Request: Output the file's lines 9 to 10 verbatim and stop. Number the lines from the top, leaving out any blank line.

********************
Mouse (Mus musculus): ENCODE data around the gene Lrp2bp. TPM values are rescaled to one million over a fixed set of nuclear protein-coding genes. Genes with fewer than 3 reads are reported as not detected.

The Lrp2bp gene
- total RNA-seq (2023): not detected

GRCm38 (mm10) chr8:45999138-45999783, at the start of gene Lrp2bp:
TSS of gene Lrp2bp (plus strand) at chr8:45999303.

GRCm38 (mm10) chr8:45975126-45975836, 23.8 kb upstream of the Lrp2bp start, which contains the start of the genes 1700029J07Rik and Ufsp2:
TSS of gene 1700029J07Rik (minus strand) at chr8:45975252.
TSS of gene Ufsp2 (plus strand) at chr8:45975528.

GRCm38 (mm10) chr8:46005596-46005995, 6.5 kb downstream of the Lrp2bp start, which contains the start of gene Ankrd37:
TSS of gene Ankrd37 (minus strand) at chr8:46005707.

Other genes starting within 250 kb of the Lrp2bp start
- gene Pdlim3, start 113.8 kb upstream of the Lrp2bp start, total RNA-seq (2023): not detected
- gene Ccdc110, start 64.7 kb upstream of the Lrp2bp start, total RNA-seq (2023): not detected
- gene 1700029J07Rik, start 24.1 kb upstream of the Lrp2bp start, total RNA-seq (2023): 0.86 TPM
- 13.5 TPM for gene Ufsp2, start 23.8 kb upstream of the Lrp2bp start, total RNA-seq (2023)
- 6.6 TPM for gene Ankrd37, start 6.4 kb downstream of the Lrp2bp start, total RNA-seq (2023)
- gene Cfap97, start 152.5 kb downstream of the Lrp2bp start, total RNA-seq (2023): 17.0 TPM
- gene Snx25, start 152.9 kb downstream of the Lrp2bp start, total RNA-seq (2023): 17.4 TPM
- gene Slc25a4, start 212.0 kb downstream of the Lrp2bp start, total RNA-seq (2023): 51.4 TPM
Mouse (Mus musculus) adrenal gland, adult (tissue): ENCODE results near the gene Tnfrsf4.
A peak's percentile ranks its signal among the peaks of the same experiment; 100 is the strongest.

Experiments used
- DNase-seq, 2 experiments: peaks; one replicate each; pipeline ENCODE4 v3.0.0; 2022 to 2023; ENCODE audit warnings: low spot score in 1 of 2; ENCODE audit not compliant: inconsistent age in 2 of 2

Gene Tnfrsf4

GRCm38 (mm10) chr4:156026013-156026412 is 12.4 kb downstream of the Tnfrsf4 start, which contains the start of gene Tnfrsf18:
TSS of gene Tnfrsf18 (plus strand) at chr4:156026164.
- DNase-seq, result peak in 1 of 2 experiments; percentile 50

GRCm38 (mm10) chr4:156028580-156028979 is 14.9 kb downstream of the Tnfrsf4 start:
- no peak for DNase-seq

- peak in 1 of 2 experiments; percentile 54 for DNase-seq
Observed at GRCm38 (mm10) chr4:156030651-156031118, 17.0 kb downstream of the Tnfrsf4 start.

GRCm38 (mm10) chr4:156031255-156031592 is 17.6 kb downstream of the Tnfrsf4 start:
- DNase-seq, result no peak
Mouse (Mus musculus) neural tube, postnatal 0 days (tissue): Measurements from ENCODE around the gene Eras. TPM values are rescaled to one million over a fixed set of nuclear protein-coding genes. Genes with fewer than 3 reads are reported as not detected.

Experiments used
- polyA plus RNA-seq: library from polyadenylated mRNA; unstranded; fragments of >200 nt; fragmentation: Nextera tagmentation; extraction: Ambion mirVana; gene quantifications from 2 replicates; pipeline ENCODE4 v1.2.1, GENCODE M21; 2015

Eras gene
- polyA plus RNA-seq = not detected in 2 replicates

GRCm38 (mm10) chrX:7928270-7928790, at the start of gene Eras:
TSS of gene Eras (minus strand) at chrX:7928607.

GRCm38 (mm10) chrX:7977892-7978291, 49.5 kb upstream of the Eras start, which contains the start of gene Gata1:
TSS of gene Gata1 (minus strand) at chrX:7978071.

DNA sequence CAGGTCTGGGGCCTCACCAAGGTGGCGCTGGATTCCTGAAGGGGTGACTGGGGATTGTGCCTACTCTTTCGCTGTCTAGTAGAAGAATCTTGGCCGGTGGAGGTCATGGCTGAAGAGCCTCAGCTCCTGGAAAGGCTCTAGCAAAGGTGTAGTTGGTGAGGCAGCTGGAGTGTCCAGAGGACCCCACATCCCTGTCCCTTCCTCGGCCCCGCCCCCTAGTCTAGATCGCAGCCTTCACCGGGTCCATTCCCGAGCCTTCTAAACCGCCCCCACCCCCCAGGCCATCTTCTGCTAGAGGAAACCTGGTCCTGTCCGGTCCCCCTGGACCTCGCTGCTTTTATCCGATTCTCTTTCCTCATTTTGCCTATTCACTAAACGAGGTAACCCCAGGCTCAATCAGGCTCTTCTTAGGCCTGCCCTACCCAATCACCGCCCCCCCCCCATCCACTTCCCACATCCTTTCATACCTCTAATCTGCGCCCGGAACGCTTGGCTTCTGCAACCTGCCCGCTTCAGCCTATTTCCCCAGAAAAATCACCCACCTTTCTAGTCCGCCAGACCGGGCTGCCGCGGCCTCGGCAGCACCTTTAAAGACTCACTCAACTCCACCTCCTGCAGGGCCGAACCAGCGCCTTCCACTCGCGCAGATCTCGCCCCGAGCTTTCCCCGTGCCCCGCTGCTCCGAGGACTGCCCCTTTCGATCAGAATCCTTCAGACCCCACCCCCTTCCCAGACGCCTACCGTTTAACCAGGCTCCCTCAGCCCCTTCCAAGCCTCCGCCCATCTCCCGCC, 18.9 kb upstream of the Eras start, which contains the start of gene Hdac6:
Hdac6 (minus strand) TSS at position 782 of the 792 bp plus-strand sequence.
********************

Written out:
GRCm38 (mm10) chr8:46005596-46005995, 6.5 kb downstream of the Lrp2bp start, which contains the start of gene Ankrd37:
TSS of gene Ankrd37 (minus strand) at chr8:46005707.